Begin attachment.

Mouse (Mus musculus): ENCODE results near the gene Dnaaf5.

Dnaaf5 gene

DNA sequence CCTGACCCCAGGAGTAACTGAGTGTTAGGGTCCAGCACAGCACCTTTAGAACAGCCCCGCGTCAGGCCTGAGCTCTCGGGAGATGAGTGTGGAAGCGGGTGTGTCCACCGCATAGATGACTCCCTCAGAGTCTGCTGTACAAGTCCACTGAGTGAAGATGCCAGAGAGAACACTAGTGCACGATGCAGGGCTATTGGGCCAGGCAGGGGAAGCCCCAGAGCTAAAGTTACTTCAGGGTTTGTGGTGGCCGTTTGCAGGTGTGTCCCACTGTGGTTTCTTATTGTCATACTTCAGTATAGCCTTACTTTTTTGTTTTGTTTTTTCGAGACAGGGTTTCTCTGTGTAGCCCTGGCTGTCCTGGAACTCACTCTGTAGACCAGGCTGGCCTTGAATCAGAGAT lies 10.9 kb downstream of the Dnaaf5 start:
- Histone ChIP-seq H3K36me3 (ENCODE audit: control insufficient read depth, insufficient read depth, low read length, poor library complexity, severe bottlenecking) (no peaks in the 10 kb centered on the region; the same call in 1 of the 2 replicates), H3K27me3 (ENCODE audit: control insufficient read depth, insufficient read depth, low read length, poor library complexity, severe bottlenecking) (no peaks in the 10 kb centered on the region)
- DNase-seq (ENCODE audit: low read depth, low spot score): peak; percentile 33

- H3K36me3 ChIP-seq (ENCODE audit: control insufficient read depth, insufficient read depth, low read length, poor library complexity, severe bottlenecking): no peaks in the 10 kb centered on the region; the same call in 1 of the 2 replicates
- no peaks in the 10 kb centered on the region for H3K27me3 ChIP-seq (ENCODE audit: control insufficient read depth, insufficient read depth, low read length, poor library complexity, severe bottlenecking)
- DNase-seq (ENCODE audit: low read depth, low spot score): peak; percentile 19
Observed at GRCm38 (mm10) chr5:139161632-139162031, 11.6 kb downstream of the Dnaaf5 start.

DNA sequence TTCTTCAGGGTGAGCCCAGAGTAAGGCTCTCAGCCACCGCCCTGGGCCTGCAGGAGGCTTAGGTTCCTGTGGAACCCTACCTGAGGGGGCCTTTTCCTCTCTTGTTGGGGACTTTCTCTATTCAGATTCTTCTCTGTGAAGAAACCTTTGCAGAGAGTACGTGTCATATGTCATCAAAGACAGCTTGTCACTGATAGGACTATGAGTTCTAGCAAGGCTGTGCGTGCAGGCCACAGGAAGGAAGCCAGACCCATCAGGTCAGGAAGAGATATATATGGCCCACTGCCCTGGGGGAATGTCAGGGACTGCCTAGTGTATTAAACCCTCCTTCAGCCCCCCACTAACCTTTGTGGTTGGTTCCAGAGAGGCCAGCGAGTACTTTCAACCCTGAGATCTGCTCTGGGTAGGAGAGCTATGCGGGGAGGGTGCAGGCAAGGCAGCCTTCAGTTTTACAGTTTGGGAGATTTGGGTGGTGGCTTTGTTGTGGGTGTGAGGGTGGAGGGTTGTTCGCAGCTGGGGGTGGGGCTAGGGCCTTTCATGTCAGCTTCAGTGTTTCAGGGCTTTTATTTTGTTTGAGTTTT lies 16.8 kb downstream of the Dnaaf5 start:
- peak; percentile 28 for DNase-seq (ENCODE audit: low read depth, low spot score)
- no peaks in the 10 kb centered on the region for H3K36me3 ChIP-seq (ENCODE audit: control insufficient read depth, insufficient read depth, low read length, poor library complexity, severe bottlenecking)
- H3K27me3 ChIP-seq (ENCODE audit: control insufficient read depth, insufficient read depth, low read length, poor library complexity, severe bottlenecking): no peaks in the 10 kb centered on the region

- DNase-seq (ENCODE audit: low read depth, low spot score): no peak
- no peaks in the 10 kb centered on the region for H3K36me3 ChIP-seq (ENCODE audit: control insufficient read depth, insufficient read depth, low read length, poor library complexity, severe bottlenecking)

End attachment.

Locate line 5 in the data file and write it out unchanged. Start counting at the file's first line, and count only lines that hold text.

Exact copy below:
- DNase-seq (ENCODE audit: low read depth, low spot score): peak; percentile 33